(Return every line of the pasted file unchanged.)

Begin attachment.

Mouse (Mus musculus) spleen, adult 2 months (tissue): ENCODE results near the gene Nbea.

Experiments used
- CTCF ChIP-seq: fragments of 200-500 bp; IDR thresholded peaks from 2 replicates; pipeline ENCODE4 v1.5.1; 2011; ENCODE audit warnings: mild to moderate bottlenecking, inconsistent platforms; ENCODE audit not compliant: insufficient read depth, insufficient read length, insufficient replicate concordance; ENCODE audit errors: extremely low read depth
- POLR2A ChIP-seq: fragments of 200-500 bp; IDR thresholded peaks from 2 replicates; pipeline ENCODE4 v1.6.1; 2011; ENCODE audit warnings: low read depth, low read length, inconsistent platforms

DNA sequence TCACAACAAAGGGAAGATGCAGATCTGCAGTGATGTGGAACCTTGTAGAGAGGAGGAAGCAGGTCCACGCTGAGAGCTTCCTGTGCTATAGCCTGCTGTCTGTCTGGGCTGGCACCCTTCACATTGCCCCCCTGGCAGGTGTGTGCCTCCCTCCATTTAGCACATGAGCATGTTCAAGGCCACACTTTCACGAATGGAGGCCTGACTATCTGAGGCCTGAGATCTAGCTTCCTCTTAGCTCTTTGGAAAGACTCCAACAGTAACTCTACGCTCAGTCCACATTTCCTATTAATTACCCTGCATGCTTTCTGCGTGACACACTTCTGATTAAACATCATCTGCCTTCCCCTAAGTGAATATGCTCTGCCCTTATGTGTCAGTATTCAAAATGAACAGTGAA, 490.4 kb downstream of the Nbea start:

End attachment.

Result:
Mouse (Mus musculus) spleen, adult 2 months (tissue): ENCODE results near the gene Nbea.

Experiments used
- CTCF ChIP-seq: fragments of 200-500 bp; IDR thresholded peaks from 2 replicates; pipeline ENCODE4 v1.5.1; 2011; ENCODE audit warnings: mild to moderate bottlenecking, inconsistent platforms; ENCODE audit not compliant: insufficient read depth, insufficient read length, insufficient replicate concordance; ENCODE audit errors: extremely low read depth
- POLR2A ChIP-seq: fragments of 200-500 bp; IDR thresholded peaks from 2 replicates; pipeline ENCODE4 v1.6.1; 2011; ENCODE audit warnings: low read depth, low read length, inconsistent platforms

DNA sequence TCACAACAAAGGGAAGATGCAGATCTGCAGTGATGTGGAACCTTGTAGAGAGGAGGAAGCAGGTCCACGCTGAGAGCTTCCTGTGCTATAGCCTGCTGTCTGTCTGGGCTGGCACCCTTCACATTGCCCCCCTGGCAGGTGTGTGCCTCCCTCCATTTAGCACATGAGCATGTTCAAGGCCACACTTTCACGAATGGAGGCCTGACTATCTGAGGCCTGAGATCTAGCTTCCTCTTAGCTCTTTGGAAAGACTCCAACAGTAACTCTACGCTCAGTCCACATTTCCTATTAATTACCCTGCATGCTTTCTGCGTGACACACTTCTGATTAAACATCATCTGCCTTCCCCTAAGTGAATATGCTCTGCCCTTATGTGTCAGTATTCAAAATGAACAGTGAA, 490.4 kb downstream of the Nbea start: